The trend is clearly to make it ever easier to get this information. There is service after service dedicated to exactly this. In fact, Scott Karp has called it a “War”. I think of it more as an Arms Race. It is straightforward technologically to defeat the measures used by Facebook, as Plaxo has shown. Likely the only reason Scoble even got caught is because he has 5,000 friends and running the script triggered the Denial of Service defense bots at Facebook. Mere mortals with a couple of hundred friends would likely have gotten by with no detection. However, this is just a matter of subtlety. The reality is that Facebook shows the information in a browser, and a script run by the individual at the browser end can grab the info, and they can do so unobtrusively enough that Facebook will never stop them without annoying everyone far too much. What are they gonna do, show those email addresses as Captchas? So Plaxo guys, here are a few tips. Write your scripts so they grab a few names at a time, with random intervals between attempts, and are prepared to take up to a couple of months for someone like Robert Scoble’s 5,000 friends. Why be in a big hurry anyway?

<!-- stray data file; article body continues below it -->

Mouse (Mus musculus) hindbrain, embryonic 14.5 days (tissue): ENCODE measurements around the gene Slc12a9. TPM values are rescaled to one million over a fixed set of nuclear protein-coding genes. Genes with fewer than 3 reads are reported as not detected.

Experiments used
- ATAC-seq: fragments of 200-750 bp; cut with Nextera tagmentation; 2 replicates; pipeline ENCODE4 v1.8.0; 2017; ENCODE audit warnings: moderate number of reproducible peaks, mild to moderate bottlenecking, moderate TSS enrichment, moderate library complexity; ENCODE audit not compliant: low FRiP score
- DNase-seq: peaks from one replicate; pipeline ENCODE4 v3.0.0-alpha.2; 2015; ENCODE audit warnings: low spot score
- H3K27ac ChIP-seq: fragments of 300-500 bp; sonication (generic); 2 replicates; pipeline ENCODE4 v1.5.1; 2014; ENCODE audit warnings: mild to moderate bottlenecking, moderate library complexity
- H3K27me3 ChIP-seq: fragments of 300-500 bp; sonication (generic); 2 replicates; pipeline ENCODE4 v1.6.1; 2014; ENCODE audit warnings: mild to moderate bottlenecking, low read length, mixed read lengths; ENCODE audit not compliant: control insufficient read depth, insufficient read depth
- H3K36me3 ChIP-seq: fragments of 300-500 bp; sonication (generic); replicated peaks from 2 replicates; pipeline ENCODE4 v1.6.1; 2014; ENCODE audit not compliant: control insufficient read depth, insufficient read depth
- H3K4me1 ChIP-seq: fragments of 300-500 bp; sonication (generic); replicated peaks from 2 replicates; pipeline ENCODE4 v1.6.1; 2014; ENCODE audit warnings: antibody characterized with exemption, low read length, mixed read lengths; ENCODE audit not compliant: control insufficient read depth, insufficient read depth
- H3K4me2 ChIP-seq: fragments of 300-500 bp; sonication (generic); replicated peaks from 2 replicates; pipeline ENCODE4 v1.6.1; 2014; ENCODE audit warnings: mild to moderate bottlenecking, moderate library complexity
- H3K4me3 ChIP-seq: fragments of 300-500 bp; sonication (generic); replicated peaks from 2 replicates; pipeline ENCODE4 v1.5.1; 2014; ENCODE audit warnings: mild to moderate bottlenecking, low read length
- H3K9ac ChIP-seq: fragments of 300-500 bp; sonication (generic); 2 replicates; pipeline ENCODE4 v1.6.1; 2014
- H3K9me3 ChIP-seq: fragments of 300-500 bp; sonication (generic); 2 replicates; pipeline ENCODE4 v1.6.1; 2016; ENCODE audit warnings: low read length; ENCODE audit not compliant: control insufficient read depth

The next leg up in the arms war will be the lawyers marching in. Facebook will sue that Plaxo can’t use the script because its inciting users to break their contract with Facebook or some such. Meanwhile, the PR just keeps getting worse.
The right answer is for Facebook to open up. They can do so with an option so the “strings attached” people prohibit access to their data. That can be built right into the API. Will this sink the good ship Facebook? No. If there isn’t some better network effect or benefit to keep people loyal to Facebook, they aren’t long for this world anyway.